Women’s health has a long history of being sidelined—that’s no great secret. Women’s health issues cloaked in embarrassment are uniquely at risk of being overlooked or ignored. Urinary (UI) and fecal incontinence (FI) are among them. Shame often keeps women from speaking about bothersome symptoms, which contributes to today’s grim reality: the adult diaper market now exceeds the market for baby diapers. With 62% of adult women living with bladder leaks, I feel female incontinence has reached the level of a public health crisis.
UI is a common, progressive disorder that along with FI—also called accidental bowel leakage—is vastly undertreated. Yet they are the most prevalent pelvic floor disorders among women. UI affects 78 million women in the U.S. while FI affects 12 million. Prevalence is rising. Age and obesity are associated with increased risk of UI, and both contribute to its increased incidence. Globally, hundreds of millions of women are affected.
The effects of vast undertreatment
The uncertainty and unpredictability of living with incontinence can affect women’s mental health, quality of life and relationships. Women may limit social engagements, experience feelings of isolation and distress and/or experience problems with intimacy. Incontinence is also associated with increased economic burden and decreased physical activity. Research shows that women with UI may reduce physical activity or stop exercising to manage symptoms, experiencing faster and greater degrees of physical decline when compared to women who are continent. They score lower on physical performance tests and show significant declines in muscle mass. Among older women, UI is a major risk factor for falls, hospitalization, nursing home admission, and caregiver dependance.
Incontinence screening: awareness needed
As the population ages, the prevalence of pelvic floor disorders continues to increase sufficient to regard it as a population-level health crisis. Despite this, few women are screened for UI. Among those receiving a diagnosis, as few as 25% seek care. Many women seeking care have had symptoms for six years or more. When queried, many women indicate they did not know treatment was available, or they prioritized other issues. Often, they reported their healthcare provider did not ask directly about these symptoms, despite that fact that screening for UI is broadly recommended by the American College of Obstetricians and Gynecologists, the Women’s Preventive Services Initiative, American Academy of Family Physicians, American College of Physicians, the Society of Urodynamics and Female Urology, the American Urological Association, and the American Urogynecologic Society.
The promise and perils of treatment
A recent study showed that 1 in 9 older women with self-reported UI received treatment. Among those who were treated, drug therapy was the most common intervention despite clinical practice guidelines recommending against drug therapy as a first-line treatment. Recommended first-line treatment for UI and FI includes pelvic floor muscle training (PFMT). Clinicians often encourage women to access PFMT by doing “Kegels.” However, data show few women do them correctly or consistently enough to effectively reduce symptoms. This may contribute to healthcare providers’ reticence to recommend first-line therapy, leaving many women living with leaks or relegated to drug therapy, in which up to 50% are non-compliant after the first month due to side effects.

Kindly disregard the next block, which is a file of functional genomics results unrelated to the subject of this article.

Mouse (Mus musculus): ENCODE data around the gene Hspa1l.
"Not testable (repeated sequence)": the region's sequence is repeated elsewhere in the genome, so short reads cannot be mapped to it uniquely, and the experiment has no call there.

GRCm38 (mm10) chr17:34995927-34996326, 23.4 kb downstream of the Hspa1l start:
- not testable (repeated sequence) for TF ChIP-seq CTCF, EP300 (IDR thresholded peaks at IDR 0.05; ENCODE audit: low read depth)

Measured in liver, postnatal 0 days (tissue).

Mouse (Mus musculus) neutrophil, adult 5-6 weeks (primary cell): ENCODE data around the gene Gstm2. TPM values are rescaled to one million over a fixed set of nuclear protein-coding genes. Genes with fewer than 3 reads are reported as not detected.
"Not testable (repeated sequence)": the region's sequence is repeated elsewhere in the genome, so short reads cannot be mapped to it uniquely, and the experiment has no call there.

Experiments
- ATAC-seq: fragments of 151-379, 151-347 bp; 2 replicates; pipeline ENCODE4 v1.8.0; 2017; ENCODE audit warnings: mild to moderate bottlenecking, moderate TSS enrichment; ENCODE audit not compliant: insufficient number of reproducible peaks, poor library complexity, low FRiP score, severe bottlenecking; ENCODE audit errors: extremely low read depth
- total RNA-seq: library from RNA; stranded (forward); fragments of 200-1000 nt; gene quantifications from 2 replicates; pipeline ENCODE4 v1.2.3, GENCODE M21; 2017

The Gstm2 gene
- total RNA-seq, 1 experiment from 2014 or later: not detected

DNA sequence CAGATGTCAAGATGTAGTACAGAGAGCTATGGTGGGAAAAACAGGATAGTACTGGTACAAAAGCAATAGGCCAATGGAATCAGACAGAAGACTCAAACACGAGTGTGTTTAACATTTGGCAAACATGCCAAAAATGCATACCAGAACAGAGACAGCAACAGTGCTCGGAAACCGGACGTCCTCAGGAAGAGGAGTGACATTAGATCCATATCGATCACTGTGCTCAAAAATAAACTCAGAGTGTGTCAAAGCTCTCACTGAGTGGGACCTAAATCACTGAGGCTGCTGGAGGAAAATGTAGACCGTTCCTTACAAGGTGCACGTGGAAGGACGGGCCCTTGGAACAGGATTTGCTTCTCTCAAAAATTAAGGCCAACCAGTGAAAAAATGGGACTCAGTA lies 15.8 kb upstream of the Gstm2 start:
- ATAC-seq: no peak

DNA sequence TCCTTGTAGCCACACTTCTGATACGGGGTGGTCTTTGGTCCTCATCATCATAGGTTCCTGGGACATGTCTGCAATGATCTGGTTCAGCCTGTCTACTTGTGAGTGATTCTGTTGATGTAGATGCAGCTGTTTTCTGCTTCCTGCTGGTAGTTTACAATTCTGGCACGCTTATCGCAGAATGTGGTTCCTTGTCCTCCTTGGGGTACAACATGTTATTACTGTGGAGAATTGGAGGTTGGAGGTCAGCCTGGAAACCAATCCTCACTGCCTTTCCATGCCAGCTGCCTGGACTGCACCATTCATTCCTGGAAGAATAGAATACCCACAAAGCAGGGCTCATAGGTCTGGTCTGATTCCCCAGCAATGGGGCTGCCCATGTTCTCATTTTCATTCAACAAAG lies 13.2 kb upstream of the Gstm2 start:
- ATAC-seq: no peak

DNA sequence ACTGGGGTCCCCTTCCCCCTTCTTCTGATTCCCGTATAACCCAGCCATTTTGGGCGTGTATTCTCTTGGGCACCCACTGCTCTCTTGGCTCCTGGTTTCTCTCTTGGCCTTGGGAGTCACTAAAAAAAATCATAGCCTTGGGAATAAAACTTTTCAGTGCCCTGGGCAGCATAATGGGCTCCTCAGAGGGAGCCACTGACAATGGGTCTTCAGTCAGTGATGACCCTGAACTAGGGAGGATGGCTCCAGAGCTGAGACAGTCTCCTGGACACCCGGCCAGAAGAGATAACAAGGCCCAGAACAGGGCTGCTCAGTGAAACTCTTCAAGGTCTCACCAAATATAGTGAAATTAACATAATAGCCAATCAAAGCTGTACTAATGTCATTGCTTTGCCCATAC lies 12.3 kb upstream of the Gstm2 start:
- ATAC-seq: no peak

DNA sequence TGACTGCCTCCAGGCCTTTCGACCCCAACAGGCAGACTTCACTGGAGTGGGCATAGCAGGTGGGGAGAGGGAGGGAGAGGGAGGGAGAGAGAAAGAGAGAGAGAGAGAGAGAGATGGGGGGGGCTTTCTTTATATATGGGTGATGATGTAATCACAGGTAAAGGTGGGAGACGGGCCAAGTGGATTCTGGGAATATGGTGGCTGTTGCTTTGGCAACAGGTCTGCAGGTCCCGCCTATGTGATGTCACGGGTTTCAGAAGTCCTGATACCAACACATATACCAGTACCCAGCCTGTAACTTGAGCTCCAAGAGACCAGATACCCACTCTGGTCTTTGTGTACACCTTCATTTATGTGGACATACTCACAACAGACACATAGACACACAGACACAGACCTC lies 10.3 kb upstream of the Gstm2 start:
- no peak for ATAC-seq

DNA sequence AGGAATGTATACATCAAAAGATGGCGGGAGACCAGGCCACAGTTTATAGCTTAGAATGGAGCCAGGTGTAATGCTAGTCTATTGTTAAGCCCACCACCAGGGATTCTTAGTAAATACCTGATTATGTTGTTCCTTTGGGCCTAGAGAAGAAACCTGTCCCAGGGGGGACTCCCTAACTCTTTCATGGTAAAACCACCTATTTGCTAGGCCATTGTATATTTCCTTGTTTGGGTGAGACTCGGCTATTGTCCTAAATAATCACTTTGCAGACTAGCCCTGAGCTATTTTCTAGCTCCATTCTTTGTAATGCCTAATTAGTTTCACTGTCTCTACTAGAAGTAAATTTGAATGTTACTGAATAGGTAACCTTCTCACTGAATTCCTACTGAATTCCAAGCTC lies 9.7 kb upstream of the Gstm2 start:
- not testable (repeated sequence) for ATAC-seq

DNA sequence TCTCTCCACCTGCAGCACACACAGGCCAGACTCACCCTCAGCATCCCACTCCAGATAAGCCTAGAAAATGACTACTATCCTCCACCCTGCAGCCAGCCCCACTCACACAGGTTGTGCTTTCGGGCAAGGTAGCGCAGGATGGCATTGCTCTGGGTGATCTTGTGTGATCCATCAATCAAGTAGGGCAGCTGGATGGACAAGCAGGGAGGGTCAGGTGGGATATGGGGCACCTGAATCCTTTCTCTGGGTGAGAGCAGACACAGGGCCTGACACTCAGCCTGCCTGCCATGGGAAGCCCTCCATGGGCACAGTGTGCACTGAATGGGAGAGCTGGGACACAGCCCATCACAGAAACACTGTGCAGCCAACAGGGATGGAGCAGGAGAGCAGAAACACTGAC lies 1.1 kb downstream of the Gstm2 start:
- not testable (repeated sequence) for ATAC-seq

The pandemic accelerated the availability and adoption of telemedicine and digital health, which have favorably shifted how and who can access first-line treatment. Thanks to medical devices, wearables and apps, women can use new treatment modalities that support correct and consistent PFMT regardless of geography. Newer treatment modalities allow women to do PFMT at home on their schedule: a small percentage are backed by rigorous data and allow clinicians to remain engaged in treatment. This is likely in response to level-one evidence, which shows that pelvic floor muscle training is most effective when performed under the supervision of a skilled healthcare provider.
While digital health and telemedicine have made it easier to access first-line treatment, awareness remains critical. Supporting healthcare provider awareness is a published infographic titled, “Female Urinary Incontinence Evidence-Based Treatment Pathway: An Infographic for Shared Decision-Making.” This open-access reference seeks to increase access to first-line treatment by packaging evidence-based guidelines for UI screening and treatment in a graphical, easy to access format. Professional organizations and health systems may also find it valuable for clinician and member education. The infographic depicts female UI risk factors, influences on care-seeking, screening, and evaluation. It also includes a stepwise treatment approach, for which there is broad international and multidisciplinary agreement. It synthesizes current evidenced-based literature and society screening guidelines, position statements, and associated references.
Awareness among women, however, is paramount. Incontinence affects women disproportionately and has a significant negative impact on their lives. Yet, women often live in silent shame, relegated to a lifetime of adult diapers. We must remove the veil of shame that keep women from discussing their symptoms with their providers. From policy makers to families to individuals, all of us have a responsibility to prioritize women’s health and well-being. Naming incontinence what it is—a public health crisis—will support greater awareness among sufferers, better adherence to near-unanimous annual screening guidelines among clinicians and in kind, greater access to treatment.
Photo: Maria Korneeva, Getty Images